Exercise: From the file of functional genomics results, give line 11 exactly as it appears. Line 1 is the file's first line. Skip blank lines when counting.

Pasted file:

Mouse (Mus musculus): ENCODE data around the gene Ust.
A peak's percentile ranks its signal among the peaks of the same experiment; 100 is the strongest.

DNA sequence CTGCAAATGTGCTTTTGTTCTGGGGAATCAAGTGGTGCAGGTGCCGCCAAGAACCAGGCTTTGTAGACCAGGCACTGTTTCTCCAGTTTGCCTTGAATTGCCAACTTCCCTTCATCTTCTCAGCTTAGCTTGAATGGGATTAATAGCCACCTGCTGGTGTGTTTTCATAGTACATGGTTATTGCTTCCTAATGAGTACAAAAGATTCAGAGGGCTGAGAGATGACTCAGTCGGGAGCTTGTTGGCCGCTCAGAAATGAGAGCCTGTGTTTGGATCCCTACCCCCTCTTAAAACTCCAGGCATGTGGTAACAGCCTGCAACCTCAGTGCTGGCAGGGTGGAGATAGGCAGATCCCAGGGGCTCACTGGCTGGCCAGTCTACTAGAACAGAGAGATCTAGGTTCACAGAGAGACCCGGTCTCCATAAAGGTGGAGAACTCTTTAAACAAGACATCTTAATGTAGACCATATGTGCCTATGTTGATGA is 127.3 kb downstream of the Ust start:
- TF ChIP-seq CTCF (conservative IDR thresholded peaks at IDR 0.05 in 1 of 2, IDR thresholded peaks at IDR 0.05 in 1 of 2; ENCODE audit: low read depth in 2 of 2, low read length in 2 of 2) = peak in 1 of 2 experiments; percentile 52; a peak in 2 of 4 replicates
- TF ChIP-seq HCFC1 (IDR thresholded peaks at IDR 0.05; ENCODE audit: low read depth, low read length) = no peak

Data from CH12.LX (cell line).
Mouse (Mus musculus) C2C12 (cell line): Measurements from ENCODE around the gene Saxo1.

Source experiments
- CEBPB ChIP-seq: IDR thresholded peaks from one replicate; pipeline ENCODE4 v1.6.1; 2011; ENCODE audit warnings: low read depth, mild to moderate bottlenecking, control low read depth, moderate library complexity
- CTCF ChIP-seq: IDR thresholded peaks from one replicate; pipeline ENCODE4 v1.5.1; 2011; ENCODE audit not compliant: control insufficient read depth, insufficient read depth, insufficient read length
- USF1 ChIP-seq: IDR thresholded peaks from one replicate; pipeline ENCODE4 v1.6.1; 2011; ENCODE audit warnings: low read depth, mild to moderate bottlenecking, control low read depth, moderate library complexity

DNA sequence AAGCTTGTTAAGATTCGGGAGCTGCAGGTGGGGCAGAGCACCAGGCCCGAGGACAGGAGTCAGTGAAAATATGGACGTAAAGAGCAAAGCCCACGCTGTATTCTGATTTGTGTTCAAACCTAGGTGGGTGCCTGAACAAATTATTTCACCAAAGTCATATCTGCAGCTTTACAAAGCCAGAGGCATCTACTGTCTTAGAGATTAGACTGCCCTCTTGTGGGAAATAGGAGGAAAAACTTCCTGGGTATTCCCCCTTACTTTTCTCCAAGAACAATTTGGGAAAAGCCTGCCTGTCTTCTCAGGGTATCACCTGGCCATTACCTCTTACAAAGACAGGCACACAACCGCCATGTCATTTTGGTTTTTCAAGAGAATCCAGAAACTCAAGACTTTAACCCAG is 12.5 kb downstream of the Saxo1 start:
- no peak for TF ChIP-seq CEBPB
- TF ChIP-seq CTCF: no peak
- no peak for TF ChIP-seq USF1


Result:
- USF1 ChIP-seq: IDR thresholded peaks from one replicate; pipeline ENCODE4 v1.6.1; 2011; ENCODE audit warnings: low read depth, mild to moderate bottlenecking, control low read depth, moderate library complexity